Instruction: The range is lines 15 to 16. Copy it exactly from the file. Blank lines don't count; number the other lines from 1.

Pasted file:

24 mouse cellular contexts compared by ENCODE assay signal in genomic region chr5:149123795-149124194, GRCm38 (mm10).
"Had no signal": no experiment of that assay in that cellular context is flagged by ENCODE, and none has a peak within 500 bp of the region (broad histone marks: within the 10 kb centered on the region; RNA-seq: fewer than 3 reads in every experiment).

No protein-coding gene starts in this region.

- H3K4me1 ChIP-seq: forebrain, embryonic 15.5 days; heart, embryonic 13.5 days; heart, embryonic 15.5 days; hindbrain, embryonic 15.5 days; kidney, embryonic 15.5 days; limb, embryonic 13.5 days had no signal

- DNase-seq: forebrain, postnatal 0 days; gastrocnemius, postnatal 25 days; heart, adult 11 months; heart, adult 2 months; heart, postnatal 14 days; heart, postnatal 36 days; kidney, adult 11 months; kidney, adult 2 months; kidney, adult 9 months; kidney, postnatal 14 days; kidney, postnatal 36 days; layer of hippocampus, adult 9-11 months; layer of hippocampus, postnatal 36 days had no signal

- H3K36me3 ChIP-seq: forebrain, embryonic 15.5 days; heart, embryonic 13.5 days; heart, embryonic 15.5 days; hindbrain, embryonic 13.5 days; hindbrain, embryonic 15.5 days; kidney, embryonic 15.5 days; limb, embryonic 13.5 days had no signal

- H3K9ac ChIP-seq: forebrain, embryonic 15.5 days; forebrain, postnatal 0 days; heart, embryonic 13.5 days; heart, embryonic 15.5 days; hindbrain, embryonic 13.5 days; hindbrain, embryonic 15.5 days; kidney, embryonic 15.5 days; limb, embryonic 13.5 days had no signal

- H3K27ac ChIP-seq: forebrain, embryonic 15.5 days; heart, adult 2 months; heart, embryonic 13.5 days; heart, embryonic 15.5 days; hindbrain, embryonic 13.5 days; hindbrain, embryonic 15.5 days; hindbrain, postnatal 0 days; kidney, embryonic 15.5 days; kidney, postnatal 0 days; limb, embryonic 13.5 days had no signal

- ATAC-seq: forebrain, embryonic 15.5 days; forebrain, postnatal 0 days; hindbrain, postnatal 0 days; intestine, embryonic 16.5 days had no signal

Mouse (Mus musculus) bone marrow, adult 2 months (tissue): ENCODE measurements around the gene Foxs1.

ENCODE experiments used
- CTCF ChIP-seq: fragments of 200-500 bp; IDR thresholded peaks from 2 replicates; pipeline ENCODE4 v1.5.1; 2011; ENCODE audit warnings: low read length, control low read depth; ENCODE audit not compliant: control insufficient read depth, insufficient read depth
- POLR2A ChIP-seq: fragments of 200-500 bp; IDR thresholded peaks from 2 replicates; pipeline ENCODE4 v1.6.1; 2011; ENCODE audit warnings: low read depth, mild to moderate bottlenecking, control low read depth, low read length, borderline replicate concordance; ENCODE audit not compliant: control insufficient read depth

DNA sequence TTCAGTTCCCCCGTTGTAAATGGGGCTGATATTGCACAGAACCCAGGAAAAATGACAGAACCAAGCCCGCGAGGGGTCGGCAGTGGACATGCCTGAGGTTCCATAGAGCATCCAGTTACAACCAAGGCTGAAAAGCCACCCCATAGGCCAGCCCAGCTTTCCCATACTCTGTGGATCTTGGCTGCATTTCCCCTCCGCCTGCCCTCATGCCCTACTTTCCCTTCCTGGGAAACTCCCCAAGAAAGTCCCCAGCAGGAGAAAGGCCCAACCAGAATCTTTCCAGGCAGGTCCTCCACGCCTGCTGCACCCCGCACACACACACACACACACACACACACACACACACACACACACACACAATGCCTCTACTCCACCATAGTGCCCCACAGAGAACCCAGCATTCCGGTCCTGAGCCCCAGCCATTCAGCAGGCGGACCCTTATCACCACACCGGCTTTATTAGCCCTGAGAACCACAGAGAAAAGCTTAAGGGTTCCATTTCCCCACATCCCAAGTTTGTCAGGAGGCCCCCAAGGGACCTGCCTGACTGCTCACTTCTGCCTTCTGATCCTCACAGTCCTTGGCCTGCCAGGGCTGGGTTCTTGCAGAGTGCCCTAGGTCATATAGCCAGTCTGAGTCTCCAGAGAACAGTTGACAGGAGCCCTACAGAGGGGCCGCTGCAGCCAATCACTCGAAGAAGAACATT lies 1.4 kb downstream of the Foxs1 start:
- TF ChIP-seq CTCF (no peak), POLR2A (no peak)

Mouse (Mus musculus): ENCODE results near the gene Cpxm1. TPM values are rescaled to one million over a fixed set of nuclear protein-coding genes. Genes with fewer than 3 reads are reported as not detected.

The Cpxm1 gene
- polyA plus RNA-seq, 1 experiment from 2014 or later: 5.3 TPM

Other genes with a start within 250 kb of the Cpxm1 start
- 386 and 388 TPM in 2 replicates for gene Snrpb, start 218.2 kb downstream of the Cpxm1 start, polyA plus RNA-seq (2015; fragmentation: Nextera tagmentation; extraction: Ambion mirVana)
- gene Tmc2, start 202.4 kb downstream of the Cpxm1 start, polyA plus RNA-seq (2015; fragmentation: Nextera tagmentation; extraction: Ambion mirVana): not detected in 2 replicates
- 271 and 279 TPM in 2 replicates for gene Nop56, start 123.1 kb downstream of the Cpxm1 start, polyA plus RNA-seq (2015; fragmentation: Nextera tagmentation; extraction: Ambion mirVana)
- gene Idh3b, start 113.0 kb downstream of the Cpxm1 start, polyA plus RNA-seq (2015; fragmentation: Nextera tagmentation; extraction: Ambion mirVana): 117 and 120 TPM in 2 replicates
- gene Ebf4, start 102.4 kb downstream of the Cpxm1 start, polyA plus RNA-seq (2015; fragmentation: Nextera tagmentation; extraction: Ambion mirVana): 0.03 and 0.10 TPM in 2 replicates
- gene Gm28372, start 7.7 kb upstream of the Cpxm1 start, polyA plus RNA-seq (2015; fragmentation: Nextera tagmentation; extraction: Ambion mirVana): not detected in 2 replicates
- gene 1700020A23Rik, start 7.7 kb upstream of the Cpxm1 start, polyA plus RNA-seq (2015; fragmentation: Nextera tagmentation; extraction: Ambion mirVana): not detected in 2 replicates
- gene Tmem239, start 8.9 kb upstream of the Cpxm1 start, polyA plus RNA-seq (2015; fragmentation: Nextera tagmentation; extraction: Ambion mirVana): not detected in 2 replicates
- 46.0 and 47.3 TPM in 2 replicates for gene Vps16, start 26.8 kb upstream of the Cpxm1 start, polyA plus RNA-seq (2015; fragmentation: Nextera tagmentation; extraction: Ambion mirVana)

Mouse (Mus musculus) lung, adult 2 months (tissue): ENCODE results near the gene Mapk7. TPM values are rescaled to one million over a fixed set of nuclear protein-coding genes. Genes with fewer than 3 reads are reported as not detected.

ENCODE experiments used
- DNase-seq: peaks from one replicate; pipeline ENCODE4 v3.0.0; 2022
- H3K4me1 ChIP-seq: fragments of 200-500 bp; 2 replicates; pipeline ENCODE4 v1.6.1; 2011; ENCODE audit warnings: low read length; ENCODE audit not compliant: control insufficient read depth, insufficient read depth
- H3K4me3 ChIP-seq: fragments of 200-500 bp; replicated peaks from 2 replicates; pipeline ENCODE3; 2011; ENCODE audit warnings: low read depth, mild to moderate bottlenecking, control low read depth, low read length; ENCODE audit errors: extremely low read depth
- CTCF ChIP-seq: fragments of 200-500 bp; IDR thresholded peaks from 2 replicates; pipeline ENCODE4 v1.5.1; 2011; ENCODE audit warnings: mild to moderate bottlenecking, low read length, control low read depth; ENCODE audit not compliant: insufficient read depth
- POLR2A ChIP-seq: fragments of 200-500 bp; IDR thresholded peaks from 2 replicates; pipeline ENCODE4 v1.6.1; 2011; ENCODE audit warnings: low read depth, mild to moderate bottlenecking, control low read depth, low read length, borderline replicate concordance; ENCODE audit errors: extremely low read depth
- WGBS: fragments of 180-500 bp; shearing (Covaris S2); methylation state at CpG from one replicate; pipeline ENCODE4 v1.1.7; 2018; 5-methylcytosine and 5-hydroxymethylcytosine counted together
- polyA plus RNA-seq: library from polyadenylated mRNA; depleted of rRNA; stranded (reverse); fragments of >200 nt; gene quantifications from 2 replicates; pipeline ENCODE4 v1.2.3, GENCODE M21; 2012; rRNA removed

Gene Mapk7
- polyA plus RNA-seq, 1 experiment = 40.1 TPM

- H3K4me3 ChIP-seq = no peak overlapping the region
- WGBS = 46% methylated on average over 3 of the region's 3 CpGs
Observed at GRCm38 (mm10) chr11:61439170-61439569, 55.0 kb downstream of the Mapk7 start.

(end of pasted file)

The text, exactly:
- TF ChIP-seq CTCF (no peak), POLR2A (no peak)

Mouse (Mus musculus): ENCODE results near the gene Cpxm1. TPM values are rescaled to one million over a fixed set of nuclear protein-coding genes. Genes with fewer than 3 reads are reported as not detected.